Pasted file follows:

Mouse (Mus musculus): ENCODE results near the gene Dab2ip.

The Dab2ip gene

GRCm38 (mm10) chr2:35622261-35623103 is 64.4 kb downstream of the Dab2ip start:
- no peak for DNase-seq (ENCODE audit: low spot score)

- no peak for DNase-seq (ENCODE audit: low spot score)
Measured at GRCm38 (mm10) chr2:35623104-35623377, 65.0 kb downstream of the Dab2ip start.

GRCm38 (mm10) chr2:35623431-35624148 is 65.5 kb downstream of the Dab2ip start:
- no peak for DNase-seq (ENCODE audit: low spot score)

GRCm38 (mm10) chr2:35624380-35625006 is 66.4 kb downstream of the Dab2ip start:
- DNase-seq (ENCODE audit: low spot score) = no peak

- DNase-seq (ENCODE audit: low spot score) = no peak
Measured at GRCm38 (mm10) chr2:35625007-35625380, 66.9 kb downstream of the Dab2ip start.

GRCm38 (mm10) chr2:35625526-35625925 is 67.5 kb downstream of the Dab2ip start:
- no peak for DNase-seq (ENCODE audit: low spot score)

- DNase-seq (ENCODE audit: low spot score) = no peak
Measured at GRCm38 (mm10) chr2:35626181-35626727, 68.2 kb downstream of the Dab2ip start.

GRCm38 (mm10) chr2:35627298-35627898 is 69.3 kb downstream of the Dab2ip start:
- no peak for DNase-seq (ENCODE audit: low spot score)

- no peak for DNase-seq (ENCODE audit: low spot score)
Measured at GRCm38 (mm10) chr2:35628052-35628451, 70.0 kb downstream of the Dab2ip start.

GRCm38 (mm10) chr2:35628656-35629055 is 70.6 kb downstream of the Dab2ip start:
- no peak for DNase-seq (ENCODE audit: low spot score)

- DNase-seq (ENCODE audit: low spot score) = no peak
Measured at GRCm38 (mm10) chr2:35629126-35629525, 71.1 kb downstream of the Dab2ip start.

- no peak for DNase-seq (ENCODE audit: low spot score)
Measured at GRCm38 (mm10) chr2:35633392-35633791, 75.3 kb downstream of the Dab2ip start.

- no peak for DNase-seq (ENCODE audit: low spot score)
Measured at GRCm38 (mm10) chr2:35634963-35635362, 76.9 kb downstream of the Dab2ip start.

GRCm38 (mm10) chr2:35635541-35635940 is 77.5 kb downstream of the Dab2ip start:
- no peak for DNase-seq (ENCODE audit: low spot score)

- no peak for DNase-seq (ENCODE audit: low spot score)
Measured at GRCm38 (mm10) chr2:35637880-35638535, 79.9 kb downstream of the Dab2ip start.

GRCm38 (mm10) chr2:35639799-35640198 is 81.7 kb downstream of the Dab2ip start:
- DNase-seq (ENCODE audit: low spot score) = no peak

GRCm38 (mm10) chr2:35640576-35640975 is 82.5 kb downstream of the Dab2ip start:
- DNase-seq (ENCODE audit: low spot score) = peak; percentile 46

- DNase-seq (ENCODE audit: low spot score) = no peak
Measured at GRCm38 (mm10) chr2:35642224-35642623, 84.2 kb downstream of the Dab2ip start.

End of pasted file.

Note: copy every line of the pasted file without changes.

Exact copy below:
Mouse (Mus musculus): ENCODE results near the gene Dab2ip.

The Dab2ip gene

GRCm38 (mm10) chr2:35622261-35623103 is 64.4 kb downstream of the Dab2ip start:
- no peak for DNase-seq (ENCODE audit: low spot score)

- no peak for DNase-seq (ENCODE audit: low spot score)
Measured at GRCm38 (mm10) chr2:35623104-35623377, 65.0 kb downstream of the Dab2ip start.

GRCm38 (mm10) chr2:35623431-35624148 is 65.5 kb downstream of the Dab2ip start:
- no peak for DNase-seq (ENCODE audit: low spot score)

GRCm38 (mm10) chr2:35624380-35625006 is 66.4 kb downstream of the Dab2ip start:
- DNase-seq (ENCODE audit: low spot score) = no peak

- DNase-seq (ENCODE audit: low spot score) = no peak
Measured at GRCm38 (mm10) chr2:35625007-35625380, 66.9 kb downstream of the Dab2ip start.

GRCm38 (mm10) chr2:35625526-35625925 is 67.5 kb downstream of the Dab2ip start:
- no peak for DNase-seq (ENCODE audit: low spot score)

- DNase-seq (ENCODE audit: low spot score) = no peak
Measured at GRCm38 (mm10) chr2:35626181-35626727, 68.2 kb downstream of the Dab2ip start.

GRCm38 (mm10) chr2:35627298-35627898 is 69.3 kb downstream of the Dab2ip start:
- no peak for DNase-seq (ENCODE audit: low spot score)

- no peak for DNase-seq (ENCODE audit: low spot score)
Measured at GRCm38 (mm10) chr2:35628052-35628451, 70.0 kb downstream of the Dab2ip start.

GRCm38 (mm10) chr2:35628656-35629055 is 70.6 kb downstream of the Dab2ip start:
- no peak for DNase-seq (ENCODE audit: low spot score)

- DNase-seq (ENCODE audit: low spot score) = no peak
Measured at GRCm38 (mm10) chr2:35629126-35629525, 71.1 kb downstream of the Dab2ip start.

- no peak for DNase-seq (ENCODE audit: low spot score)
Measured at GRCm38 (mm10) chr2:35633392-35633791, 75.3 kb downstream of the Dab2ip start.

- no peak for DNase-seq (ENCODE audit: low spot score)
Measured at GRCm38 (mm10) chr2:35634963-35635362, 76.9 kb downstream of the Dab2ip start.

GRCm38 (mm10) chr2:35635541-35635940 is 77.5 kb downstream of the Dab2ip start:
- no peak for DNase-seq (ENCODE audit: low spot score)

- no peak for DNase-seq (ENCODE audit: low spot score)
Measured at GRCm38 (mm10) chr2:35637880-35638535, 79.9 kb downstream of the Dab2ip start.

GRCm38 (mm10) chr2:35639799-35640198 is 81.7 kb downstream of the Dab2ip start:
- DNase-seq (ENCODE audit: low spot score) = no peak

GRCm38 (mm10) chr2:35640576-35640975 is 82.5 kb downstream of the Dab2ip start:
- DNase-seq (ENCODE audit: low spot score) = peak; percentile 46

- DNase-seq (ENCODE audit: low spot score) = no peak
Measured at GRCm38 (mm10) chr2:35642224-35642623, 84.2 kb downstream of the Dab2ip start.